Review: Accel World


October 15, 2012 by Julia

(spoiler warning for Accel World)

Accel World is a 24-episode anime series from the 2012 spring season; Viz has licensed it for NA release, and it was simulcast on Hulu as it aired in Japan.  It is based on a light novel series by Kawahara Reki, which is still ongoing.  Based on that fact and the huge chunks of missing plot in the anime, I expect a second season.

In this future, each person has a what is basically a modem (called a neurolinker) installed in their necks, so they can log onto computer networks and the internet directly without the need for a machine.  The main character, Haruyuki Arita, is a short, pudgy geek boy who gets picked on at school.  He frequently escapes into the school’s computer network, where he plays a virtual squash game at which he is very good.  One day, however, he logs on and sees that someone has beaten his score.  This person soon reveals herself as Kuroyukihime, an older, very pretty and popular, girl.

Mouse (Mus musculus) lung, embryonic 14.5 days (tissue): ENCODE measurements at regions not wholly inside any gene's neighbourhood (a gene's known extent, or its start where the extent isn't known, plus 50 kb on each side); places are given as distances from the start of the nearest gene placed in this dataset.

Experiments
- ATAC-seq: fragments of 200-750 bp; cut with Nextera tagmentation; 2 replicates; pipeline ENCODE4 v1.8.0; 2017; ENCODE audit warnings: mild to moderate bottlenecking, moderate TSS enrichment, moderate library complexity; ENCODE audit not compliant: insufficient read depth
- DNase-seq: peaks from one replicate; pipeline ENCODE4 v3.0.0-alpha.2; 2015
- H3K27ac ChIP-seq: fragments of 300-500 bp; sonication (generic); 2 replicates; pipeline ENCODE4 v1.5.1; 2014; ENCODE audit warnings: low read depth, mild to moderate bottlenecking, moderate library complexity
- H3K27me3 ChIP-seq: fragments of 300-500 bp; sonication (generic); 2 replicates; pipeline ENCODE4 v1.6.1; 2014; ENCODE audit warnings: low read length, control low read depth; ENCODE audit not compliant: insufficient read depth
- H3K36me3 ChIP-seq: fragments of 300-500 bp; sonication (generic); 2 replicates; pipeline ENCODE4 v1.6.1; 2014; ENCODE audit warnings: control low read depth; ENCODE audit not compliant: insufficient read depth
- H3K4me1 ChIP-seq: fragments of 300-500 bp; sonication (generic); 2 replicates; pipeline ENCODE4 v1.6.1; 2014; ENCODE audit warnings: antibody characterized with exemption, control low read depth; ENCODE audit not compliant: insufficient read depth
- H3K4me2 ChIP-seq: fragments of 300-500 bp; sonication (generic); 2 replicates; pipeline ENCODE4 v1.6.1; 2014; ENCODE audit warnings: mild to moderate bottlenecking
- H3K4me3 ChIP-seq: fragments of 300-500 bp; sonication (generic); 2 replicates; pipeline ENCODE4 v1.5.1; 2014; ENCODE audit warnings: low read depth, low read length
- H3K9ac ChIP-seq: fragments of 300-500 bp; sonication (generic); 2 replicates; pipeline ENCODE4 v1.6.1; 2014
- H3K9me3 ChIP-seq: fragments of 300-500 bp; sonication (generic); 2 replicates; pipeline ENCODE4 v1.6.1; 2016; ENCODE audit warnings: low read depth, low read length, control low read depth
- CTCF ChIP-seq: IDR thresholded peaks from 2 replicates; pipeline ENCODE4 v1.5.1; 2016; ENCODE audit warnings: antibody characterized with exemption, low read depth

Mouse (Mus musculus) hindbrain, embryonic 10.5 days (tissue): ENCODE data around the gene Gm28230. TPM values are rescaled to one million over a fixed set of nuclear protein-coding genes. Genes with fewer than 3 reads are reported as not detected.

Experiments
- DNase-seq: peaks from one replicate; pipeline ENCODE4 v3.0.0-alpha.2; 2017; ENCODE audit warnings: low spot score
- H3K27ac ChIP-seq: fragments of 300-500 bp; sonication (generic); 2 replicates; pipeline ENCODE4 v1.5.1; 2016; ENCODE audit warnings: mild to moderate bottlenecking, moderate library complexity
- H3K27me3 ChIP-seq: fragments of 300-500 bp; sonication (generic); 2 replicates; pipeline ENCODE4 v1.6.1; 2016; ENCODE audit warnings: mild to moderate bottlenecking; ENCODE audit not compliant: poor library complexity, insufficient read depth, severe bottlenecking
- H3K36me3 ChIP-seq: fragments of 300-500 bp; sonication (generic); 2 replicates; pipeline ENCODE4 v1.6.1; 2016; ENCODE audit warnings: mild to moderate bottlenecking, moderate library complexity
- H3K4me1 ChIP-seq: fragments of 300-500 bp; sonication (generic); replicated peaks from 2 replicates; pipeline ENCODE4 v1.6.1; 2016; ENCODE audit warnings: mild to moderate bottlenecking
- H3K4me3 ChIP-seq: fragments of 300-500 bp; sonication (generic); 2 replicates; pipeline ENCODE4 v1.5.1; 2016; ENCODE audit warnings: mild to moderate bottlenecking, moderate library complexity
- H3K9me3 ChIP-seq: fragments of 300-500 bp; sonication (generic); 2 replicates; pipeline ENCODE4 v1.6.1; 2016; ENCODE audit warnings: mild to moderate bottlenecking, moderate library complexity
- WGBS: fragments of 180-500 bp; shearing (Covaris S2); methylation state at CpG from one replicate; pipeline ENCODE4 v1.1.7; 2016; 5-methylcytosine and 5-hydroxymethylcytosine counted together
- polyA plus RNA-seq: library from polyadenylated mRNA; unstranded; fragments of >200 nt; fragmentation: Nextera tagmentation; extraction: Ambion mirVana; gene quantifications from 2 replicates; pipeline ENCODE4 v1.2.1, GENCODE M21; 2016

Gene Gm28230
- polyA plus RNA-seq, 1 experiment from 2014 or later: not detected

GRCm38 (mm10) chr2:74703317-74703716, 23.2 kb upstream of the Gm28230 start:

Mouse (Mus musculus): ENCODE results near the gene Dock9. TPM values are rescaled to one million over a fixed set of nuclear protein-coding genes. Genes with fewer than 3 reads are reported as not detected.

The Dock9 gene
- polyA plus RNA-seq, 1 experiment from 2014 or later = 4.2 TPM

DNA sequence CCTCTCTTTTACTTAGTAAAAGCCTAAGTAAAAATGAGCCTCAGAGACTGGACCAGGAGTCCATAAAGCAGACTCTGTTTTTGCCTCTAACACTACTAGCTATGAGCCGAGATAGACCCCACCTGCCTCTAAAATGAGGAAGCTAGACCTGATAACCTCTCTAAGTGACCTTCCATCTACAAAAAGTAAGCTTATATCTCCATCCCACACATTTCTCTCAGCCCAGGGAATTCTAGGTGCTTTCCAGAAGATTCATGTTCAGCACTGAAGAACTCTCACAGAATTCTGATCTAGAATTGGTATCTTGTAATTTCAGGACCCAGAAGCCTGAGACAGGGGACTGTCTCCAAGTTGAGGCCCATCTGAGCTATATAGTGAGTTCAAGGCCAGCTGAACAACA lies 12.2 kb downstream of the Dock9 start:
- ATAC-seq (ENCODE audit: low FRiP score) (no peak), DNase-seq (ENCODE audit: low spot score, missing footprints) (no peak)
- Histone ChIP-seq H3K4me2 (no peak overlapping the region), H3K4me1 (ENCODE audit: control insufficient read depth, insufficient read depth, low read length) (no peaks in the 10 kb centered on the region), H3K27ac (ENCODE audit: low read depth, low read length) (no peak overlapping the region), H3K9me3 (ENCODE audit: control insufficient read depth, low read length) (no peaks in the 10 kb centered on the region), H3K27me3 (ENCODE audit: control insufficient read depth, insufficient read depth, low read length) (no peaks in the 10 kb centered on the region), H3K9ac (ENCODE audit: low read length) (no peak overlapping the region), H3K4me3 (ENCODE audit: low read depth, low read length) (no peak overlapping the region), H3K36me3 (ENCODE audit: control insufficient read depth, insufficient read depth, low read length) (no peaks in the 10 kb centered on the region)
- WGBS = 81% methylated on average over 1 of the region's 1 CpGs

Kuroyukihime tells Haruyuki that she is impressed with him, and has selected him for a gift.  She installs a program call Brain Burst into his neurolinker, which turns out to be a life-changing experience.  Brain Burst allows you to speed up your thoughts in the real world so fast that everyone around you seems frozen while you make decisions.  Each “acceleration” takes one Burst Point, though, so you need to have duels in the virtual world with other Burst Linkers to get more points.  Anyone else with the Brain Burst program (there aren’t many) who is on a network can challenge you if you log on to the network.